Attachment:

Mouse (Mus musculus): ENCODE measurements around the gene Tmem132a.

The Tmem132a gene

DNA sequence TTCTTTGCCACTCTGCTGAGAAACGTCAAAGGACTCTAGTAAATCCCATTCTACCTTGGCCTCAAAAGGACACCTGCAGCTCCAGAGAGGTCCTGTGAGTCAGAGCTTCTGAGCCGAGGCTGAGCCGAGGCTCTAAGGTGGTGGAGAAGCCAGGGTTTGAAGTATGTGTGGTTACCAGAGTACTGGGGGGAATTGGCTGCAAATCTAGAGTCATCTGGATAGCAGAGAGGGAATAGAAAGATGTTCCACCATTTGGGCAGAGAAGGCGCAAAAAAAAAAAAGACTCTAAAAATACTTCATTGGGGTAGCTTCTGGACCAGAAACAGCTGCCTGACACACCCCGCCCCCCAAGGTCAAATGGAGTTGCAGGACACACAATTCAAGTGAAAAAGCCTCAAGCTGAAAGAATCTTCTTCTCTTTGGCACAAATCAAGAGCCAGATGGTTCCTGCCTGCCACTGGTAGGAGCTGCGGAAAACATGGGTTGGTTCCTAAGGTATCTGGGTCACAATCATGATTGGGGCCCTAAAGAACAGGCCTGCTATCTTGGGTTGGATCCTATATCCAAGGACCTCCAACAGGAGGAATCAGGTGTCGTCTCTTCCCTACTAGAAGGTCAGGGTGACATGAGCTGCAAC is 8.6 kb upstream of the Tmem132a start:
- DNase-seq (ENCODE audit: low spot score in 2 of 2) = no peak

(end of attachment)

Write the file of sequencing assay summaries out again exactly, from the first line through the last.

Mouse (Mus musculus): ENCODE measurements around the gene Tmem132a.

The Tmem132a gene

DNA sequence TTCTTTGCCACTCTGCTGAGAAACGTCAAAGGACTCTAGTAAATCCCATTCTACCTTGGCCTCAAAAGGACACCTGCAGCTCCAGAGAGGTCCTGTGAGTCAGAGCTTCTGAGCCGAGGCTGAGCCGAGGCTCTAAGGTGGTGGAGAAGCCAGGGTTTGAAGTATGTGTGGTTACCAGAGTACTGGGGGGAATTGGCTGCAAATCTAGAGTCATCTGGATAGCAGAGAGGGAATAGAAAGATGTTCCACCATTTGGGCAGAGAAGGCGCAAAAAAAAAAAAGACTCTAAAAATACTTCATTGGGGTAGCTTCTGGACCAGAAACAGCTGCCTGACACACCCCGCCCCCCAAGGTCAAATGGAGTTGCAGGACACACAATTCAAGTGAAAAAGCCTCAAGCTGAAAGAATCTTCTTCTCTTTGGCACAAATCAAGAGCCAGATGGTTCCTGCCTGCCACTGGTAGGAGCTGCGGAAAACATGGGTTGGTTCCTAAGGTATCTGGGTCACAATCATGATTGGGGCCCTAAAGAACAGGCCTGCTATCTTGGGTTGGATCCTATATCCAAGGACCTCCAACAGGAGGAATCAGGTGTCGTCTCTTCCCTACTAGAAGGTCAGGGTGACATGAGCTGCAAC is 8.6 kb upstream of the Tmem132a start:
- DNase-seq (ENCODE audit: low spot score in 2 of 2) = no peak